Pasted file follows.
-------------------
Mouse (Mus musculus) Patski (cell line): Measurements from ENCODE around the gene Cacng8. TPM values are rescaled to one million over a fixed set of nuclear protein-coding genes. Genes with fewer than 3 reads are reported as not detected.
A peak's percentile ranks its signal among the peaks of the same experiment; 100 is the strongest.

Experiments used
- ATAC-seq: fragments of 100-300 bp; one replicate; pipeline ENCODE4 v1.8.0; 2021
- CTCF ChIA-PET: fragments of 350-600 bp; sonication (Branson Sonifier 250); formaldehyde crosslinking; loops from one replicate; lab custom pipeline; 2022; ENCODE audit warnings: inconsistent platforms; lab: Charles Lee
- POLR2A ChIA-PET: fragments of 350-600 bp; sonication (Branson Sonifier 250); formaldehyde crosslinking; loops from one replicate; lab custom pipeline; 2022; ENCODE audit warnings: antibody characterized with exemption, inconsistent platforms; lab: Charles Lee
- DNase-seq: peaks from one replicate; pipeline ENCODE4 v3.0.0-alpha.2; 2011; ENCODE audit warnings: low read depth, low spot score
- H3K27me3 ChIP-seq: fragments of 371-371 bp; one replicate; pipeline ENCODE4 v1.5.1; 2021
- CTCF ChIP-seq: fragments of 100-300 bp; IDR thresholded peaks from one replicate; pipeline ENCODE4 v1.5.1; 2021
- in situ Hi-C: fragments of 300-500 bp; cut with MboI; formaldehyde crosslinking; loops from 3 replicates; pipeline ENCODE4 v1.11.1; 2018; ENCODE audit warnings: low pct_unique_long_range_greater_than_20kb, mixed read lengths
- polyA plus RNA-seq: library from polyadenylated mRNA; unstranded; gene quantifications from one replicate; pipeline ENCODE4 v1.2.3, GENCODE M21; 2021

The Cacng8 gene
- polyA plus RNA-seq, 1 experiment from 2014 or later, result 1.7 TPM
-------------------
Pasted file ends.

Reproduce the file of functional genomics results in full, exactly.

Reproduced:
Mouse (Mus musculus) Patski (cell line): Measurements from ENCODE around the gene Cacng8. TPM values are rescaled to one million over a fixed set of nuclear protein-coding genes. Genes with fewer than 3 reads are reported as not detected.
A peak's percentile ranks its signal among the peaks of the same experiment; 100 is the strongest.

Experiments used
- ATAC-seq: fragments of 100-300 bp; one replicate; pipeline ENCODE4 v1.8.0; 2021
- CTCF ChIA-PET: fragments of 350-600 bp; sonication (Branson Sonifier 250); formaldehyde crosslinking; loops from one replicate; lab custom pipeline; 2022; ENCODE audit warnings: inconsistent platforms; lab: Charles Lee
- POLR2A ChIA-PET: fragments of 350-600 bp; sonication (Branson Sonifier 250); formaldehyde crosslinking; loops from one replicate; lab custom pipeline; 2022; ENCODE audit warnings: antibody characterized with exemption, inconsistent platforms; lab: Charles Lee
- DNase-seq: peaks from one replicate; pipeline ENCODE4 v3.0.0-alpha.2; 2011; ENCODE audit warnings: low read depth, low spot score
- H3K27me3 ChIP-seq: fragments of 371-371 bp; one replicate; pipeline ENCODE4 v1.5.1; 2021
- CTCF ChIP-seq: fragments of 100-300 bp; IDR thresholded peaks from one replicate; pipeline ENCODE4 v1.5.1; 2021
- in situ Hi-C: fragments of 300-500 bp; cut with MboI; formaldehyde crosslinking; loops from 3 replicates; pipeline ENCODE4 v1.11.1; 2018; ENCODE audit warnings: low pct_unique_long_range_greater_than_20kb, mixed read lengths
- polyA plus RNA-seq: library from polyadenylated mRNA; unstranded; gene quantifications from one replicate; pipeline ENCODE4 v1.2.3, GENCODE M21; 2021

The Cacng8 gene
- polyA plus RNA-seq, 1 experiment from 2014 or later, result 1.7 TPM